Riders are realizing the importance of handlebar shapes again. In recent decades, makers tried to make ergonomic shapes by flattening the bars where the most useful hand positions are located. But human anatomies vary a lot, and locking riders into a few ‘anatomic’ hand position rarely results in the promised comfort. In fact, rather than locking you into a prescribed position, the most ergonomic bars allow you to find the position that matches your very unique anatomy.
The sweeping curves of classic handlebars allow you to do just that. Depending on the angle at which your wrists are most comfortable, you can move your hands to find exactly that angle. It’s something that was evident to riders and racers during the days when stages were longer and roads were rougher, but it has been somewhat forgotten in recent decades.
Riding classic handlebars, I was surprised how much more comfortable they were than the modern handlebars on my daily riders. That led us to explore classic shapes more and offer handlebars that are quite different from what you see on most bikes today.
Compass now offers two handlebars, the Maes Parallel and the Randonneur. I like them both, as they feel quite different on the road.
The Maes Parallel is great if you change hand positions a lot. The ramps are long and flat, giving you plenty of room to roam. I prefer these bars for fast-paced group riding, where speeds change constantly, and I am moving around to use the most efficient position for the power output required by the group’s speed. The drops are relatively shallow, which suits modern racing bikes with relatively low handlebars.
I use the Maes Parallel handlebars on my Firefly (above) and on our Specialized Diverge long-term test bike.
The Randonneur is great for longer efforts, where you find a good position and stay in it. It’s also great when you aren’t pedaling super-hard, and a little more weight rests on your arms and hands. This doesn’t mean you cannot use these bars to go fast: When it’s time to hammer, you use the hoods or drops for a lower, more powerful riding position. The drop is a bit deeper, to give you a more pronounced difference between riding positions: upright for lower efforts on the ramps, or low for higher speeds in the drops. In between, you have the hoods, and for sliding back on the saddle during climbs, I use the tops.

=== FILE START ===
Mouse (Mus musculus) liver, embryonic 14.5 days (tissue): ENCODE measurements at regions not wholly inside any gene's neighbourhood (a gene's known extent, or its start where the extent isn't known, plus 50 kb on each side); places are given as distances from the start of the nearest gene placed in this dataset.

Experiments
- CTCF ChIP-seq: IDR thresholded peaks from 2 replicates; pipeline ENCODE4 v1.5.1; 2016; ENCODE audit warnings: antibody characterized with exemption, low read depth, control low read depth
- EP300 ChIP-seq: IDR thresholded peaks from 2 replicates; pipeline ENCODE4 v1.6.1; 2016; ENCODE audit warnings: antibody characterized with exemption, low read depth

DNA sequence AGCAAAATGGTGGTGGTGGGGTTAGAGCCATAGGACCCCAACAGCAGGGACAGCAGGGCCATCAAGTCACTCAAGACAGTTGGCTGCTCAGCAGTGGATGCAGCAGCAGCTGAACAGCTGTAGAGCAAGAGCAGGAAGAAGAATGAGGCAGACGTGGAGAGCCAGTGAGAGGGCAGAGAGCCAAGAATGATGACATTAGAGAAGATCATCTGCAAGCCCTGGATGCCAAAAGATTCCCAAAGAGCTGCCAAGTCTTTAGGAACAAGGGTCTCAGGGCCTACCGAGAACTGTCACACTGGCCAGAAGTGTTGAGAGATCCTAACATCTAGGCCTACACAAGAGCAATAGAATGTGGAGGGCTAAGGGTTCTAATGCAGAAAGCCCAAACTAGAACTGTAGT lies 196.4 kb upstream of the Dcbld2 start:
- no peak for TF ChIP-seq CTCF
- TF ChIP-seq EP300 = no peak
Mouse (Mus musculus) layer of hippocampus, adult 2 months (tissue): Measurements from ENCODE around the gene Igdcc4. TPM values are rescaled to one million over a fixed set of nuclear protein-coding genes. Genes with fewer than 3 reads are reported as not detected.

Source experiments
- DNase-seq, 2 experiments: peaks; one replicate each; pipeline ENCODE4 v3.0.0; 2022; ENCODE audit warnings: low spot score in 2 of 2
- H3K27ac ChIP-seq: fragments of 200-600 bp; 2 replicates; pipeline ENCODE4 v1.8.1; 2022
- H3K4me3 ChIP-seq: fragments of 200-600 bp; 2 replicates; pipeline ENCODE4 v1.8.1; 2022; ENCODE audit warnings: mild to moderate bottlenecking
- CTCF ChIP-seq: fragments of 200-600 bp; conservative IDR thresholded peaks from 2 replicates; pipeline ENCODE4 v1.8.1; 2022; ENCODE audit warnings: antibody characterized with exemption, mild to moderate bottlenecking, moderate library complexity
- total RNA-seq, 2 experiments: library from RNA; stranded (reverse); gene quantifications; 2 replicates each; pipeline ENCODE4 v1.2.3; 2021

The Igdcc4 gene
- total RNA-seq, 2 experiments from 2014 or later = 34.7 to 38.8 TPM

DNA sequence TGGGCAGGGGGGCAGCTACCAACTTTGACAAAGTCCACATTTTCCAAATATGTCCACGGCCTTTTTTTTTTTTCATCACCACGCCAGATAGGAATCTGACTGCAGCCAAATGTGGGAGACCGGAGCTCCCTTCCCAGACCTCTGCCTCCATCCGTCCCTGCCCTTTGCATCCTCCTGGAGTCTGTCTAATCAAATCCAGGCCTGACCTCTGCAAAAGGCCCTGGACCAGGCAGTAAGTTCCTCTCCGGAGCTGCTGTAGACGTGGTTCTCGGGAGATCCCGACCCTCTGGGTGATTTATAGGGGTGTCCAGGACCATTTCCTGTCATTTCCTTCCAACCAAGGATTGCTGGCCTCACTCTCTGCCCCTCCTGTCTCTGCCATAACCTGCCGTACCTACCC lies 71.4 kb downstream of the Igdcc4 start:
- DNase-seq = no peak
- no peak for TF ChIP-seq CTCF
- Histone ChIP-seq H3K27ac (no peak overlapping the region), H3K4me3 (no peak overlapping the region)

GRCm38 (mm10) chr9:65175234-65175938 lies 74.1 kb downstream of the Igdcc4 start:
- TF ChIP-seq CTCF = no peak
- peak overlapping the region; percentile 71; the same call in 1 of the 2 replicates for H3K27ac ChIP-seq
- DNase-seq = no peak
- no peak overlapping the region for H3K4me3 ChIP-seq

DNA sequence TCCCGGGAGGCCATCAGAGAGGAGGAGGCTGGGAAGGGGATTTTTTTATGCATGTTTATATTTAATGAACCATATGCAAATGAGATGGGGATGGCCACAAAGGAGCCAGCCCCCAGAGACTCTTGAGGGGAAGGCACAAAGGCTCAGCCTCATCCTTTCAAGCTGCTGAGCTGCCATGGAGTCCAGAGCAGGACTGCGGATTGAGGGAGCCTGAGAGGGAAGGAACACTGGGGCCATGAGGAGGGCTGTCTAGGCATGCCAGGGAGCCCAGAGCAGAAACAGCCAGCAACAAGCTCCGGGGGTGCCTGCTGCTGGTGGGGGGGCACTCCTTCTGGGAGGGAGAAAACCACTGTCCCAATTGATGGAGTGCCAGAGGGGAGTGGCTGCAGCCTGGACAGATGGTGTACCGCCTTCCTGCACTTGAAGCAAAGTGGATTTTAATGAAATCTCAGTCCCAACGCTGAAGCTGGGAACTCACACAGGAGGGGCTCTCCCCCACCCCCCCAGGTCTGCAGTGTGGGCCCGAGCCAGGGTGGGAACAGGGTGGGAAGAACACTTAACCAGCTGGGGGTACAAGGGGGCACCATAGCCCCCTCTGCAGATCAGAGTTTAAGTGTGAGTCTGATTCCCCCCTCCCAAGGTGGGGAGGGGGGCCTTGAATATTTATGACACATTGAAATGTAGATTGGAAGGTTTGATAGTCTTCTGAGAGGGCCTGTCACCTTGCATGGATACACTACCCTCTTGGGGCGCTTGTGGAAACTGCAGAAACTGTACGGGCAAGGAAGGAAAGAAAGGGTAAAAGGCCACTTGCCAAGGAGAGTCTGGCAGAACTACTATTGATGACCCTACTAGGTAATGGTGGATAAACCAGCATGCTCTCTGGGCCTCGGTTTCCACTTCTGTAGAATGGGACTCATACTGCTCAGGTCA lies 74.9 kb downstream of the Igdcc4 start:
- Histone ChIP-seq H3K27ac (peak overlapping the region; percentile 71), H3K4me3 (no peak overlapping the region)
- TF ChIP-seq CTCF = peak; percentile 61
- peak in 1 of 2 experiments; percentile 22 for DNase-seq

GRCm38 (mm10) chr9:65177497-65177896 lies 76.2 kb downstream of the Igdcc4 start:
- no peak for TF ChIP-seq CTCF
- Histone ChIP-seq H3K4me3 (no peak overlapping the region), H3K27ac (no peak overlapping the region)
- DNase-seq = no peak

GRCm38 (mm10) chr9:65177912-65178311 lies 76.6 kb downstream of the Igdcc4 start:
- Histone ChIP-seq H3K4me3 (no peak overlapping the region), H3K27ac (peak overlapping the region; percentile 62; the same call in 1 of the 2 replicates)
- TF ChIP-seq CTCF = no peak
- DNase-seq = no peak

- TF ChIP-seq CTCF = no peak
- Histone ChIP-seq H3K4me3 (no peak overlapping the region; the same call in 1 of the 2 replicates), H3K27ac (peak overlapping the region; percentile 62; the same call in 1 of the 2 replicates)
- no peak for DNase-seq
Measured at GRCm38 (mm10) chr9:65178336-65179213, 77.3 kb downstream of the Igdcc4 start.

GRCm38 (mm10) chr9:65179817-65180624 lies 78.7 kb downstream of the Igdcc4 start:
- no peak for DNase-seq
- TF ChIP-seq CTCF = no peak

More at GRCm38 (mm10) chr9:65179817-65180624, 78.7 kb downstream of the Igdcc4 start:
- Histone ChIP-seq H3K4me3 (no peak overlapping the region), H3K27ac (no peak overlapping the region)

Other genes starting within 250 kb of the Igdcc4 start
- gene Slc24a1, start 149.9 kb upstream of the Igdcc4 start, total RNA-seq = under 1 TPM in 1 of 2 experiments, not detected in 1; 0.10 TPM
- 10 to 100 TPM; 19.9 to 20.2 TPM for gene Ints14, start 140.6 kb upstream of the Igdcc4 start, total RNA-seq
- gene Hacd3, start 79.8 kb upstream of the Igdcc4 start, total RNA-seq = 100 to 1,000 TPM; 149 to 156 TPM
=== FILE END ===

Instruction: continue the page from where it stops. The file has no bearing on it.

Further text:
The upsweep next to the stem isn’t there to raise your bars – it creates a three-dimensional shape that fits perfectly into the palm of your cupped hands. With Randonneur handlebars, it’s extremely important to get the shape “just right”. Otherwise, your bars are less comfortable than handlebars without the upsweep. We tested numerous designs before settling on the shape of the Compass Randonneur handlebars. The differences are subtle, but you’ll notice them soon after you start riding. And the longer you ride, the bigger the differences become. We now offer the Compass Randonneur handlebars in a 460 mm version for those who prefer wide handlebars.
I use the Randonneur bars on my Mule (above) and on the René Herse that I ride in brevets.
Two different handlebars for different riding styles – each optimized for its purpose. Available in a variety of widths and with 25.4 mm and 31.8 mm clamp diameters. We think you’ll enjoy them as much as we do.